In 2020, there will be several 75-year anniversaries associated with World War II, including one for a brave, selfless and hardworking group of black women.
Back in 1945, Red Cross workers and warehouses in England became overloaded with mail and packages addressed to U.S. military members.
Knowing the morale boost that mail gave soldiers and also loved ones back home, Army officials needed help with the post, and a group of 855 women came to the rescue.
The 6888th Central Postal Directory Battalion, often referred to as the “Six-Triple-Eight,” was the only all-black, all-female battalion stationed overseas in World War II, and the women were tasked with sorting the mail.
The group left the United States on Feb. 3, 1945, for a nearly two-week journey to the United Kingdom, arriving in Glasgow, Scotland on Feb. 14.
From there, the group took a train to Birmingham, England, and began the priceless and historic work.
Led by Lt. Col Charity Edna Adams and operating under the motto, “No mail, no morale,” the group split up into three shifts that worked seven days a week to whittle down a pile of mail that was stacked up to the ceiling of a temporary post office.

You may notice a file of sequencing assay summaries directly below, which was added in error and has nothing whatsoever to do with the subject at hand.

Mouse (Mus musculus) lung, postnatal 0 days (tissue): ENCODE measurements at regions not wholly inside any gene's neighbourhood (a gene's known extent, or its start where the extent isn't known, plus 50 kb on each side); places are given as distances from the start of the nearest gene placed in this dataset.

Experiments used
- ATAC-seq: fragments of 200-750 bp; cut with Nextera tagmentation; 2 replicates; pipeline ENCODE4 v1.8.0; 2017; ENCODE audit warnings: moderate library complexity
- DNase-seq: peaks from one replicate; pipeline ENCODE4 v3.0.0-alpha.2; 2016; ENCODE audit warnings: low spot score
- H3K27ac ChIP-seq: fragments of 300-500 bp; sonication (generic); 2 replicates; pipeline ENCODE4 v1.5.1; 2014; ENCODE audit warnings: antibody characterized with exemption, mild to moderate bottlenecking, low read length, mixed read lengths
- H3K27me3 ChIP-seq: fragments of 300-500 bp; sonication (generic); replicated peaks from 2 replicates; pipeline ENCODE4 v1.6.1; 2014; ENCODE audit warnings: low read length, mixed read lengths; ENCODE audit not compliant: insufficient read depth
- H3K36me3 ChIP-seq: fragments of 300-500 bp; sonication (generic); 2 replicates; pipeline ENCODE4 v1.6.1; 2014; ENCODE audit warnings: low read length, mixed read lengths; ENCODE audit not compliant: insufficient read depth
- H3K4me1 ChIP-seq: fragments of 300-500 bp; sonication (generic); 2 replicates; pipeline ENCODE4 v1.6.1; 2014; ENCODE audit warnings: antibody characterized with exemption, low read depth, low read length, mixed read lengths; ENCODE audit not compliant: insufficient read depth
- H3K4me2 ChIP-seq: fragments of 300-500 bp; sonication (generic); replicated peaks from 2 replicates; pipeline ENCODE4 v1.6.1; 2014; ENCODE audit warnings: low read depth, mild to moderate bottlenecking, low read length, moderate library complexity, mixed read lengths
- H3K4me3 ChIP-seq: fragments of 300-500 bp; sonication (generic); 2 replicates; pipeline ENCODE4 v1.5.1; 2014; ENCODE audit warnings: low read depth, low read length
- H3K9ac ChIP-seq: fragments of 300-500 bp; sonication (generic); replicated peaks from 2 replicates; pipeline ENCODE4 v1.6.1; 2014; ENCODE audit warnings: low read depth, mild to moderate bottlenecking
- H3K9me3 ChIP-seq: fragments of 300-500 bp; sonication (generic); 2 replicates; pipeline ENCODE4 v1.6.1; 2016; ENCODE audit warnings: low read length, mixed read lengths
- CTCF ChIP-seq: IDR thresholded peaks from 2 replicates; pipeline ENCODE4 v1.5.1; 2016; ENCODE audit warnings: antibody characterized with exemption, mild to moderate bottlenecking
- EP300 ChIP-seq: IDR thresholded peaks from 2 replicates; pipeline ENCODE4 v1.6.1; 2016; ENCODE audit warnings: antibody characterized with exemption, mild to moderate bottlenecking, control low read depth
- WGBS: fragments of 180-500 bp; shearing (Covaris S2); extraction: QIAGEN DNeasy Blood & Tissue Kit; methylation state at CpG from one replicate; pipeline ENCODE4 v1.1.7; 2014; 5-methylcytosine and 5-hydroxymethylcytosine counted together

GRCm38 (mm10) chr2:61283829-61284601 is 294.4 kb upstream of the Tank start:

Handling an estimated 65,000 pieces of mail a day, the group finished a six-month task to get rid of the backlog in about three months.
Conditions weren’t easy, given the group had to wear coats and long underwear in unheated, dimly lit buildings.
But it was a sacrifice that couldn’t have meant more to soldiers in need of a boost from letters back home, and the efforts of the group haven’t gone unnoticed.
In 2009, the battalion was honored at Arlington National Cemetery at the Women in Military Service for America Memorial.
In 2018, a monument in Fort Leavenworth, Kansas, was erected in honor of the battalion.
Five members were present at the ceremony, which dedicated a monument that features names of those in the battalion and the work the women did.